Etched in Time

In almost all of the course on interactivity that I have taught, someone comes up with the idea of making a screen-based Etch-A-Sketch toy. They’re almost always rubbish because it lacks the physicality of the Etch-A-Sketch and the charm of that.

Etched In Time by George Vlosich III

All of which is a thinly veiled excuse to talk about George Vlosich III’s Etched In Time artworks that really take Etch-A-Sketch drawings to a new level. I find it impossibly hard to even draw a curve with an Etch-A-Sketch, let alone shading. Check out him in action on YouTube or his Etched In Time website

(Via Creative Generalist and PowRightBetweenTheEyes

4 Replies

  • on the thinly-veiled disguise note, please elaborate more on “rubbish interaction ideas that keep popping up in interaction seminars”. it sounded so intriguing as an intro and i am sure we could all benefit from the most bizarre failures…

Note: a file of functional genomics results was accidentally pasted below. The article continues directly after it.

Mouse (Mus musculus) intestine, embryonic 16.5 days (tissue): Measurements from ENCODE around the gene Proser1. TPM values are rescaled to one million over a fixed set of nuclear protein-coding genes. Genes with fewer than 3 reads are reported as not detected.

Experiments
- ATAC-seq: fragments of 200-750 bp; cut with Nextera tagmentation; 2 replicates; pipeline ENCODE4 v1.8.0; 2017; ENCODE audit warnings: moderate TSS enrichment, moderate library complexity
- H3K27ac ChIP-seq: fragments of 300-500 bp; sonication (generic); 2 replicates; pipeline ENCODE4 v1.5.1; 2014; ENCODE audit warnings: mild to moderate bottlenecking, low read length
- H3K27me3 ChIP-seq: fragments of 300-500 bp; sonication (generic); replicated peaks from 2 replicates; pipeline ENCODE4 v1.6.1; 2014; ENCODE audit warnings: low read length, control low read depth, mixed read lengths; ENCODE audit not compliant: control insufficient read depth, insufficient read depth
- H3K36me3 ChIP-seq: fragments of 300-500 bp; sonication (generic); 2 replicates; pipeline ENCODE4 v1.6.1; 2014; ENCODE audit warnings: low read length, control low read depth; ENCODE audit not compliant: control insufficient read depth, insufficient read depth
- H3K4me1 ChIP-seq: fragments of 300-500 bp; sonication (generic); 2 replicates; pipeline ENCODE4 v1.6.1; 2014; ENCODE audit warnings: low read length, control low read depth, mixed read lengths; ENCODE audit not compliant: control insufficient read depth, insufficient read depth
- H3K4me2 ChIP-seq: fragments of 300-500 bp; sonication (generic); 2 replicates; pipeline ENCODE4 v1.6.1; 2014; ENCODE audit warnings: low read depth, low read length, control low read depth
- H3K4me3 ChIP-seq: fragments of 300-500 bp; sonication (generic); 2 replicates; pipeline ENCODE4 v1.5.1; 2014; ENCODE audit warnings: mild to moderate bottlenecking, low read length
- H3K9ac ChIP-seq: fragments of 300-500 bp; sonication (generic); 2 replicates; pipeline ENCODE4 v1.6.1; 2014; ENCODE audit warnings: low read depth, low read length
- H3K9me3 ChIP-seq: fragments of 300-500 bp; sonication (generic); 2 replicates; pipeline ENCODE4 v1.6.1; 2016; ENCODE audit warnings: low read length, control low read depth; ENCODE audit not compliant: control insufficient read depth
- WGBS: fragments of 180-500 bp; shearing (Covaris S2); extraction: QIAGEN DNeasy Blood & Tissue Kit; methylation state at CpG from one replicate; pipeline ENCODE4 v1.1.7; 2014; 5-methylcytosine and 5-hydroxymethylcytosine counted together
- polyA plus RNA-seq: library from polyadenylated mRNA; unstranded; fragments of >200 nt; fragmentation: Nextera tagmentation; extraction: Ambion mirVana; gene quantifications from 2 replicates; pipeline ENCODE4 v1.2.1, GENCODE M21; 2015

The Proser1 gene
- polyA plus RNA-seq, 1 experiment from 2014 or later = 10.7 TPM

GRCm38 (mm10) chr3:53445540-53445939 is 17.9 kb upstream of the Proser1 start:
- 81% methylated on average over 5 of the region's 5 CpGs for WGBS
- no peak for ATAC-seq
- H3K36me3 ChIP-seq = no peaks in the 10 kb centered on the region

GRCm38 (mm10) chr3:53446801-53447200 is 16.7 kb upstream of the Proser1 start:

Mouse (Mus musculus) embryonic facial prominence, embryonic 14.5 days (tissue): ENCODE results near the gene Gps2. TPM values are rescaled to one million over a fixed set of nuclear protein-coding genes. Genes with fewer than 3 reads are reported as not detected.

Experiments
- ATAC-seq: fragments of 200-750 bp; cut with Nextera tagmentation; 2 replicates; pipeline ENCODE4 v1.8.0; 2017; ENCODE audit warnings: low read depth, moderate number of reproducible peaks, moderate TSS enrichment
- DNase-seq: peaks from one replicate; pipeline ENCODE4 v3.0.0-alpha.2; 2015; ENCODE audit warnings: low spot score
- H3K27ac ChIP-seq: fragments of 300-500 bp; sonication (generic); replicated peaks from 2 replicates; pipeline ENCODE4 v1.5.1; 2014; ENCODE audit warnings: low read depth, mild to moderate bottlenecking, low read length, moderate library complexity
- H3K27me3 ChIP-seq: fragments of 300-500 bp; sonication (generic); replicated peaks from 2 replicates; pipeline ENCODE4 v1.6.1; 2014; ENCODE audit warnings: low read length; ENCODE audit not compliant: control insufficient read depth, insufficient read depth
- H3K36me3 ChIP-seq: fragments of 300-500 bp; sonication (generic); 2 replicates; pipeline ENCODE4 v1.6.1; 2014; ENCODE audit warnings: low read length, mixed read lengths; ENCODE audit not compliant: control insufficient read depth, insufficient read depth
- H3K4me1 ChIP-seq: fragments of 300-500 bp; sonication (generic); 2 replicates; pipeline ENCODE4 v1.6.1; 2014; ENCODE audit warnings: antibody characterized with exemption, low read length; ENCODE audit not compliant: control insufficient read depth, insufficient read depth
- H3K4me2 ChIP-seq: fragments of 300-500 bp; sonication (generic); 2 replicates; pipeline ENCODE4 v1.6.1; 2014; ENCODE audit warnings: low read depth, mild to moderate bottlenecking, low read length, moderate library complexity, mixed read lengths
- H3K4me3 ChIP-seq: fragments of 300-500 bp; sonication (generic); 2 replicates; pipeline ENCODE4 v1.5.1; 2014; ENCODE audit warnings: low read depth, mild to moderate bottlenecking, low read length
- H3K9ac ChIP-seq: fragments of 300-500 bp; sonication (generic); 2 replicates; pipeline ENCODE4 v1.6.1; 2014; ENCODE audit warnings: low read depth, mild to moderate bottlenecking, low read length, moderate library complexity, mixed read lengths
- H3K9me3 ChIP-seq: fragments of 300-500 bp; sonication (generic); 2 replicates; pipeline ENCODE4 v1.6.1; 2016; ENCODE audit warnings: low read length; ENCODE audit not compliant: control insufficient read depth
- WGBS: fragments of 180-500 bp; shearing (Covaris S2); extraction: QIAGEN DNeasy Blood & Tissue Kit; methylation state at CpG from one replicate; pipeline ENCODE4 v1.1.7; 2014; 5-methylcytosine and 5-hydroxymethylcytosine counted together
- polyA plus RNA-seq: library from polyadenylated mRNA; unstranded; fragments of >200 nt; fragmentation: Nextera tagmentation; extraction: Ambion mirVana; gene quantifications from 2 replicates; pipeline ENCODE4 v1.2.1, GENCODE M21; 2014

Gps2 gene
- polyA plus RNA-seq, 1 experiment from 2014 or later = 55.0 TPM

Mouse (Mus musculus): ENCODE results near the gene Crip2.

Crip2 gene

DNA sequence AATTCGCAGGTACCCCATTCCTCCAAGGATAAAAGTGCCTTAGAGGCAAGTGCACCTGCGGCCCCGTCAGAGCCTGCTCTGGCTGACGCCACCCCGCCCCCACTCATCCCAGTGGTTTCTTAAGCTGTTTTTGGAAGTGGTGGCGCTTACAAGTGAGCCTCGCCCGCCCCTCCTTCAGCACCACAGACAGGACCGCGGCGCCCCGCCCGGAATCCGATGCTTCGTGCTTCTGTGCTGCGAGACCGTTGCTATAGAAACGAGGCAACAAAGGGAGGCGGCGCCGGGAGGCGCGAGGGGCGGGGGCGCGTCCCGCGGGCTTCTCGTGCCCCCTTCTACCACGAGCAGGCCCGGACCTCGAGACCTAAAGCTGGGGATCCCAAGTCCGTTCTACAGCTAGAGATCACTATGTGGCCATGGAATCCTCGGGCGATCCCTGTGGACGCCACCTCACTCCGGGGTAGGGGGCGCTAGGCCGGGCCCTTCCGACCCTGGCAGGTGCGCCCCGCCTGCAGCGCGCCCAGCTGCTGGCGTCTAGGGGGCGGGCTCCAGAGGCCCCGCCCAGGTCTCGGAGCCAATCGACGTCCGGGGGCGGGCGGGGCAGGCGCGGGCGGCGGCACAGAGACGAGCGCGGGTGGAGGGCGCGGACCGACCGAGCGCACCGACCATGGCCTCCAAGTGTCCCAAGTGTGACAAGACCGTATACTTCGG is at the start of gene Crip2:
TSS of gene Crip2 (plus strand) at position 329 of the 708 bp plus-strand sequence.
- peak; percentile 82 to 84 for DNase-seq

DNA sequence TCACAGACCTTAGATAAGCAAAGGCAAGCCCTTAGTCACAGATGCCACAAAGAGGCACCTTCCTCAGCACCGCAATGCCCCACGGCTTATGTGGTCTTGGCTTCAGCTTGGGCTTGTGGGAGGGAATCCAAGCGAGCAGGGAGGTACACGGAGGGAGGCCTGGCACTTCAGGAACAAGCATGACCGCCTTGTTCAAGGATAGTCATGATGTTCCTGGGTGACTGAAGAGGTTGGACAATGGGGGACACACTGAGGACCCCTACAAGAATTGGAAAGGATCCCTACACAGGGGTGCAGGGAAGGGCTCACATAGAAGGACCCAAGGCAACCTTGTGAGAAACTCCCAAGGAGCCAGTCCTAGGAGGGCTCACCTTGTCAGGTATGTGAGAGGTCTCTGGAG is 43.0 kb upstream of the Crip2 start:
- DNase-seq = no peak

• Ha ha. You should check out Iain’s 7 Deadly Sins of Digital, Tim, it’s pretty apt for the business you’re in.

    Maybe I’ll do one on interactivity at some point, but the number one rubbish idea is a screen-based version of a physical toy that’s really good already. They range from Newton’s Cradles (always a few of them each year) to the aforementioned Etch-A-Sketch. Unless the digital version brings something new to it (i.e., you can do something on screen that you can’t do with the physical toy) it’s almost always terrible because you lose the physicality.

    The next rung down is almost always inhabited by ‘a game in which you can go shopping and select the clothes for the girl/boy and make them dance.’

    I’ll have to trawl through my ex-student work to really find some, I must have screened most of them out in my mind.

    The problem with all of these, incidentally, is that they’re lazy ideas and not thought through for more than the few seconds it takes to right it down.

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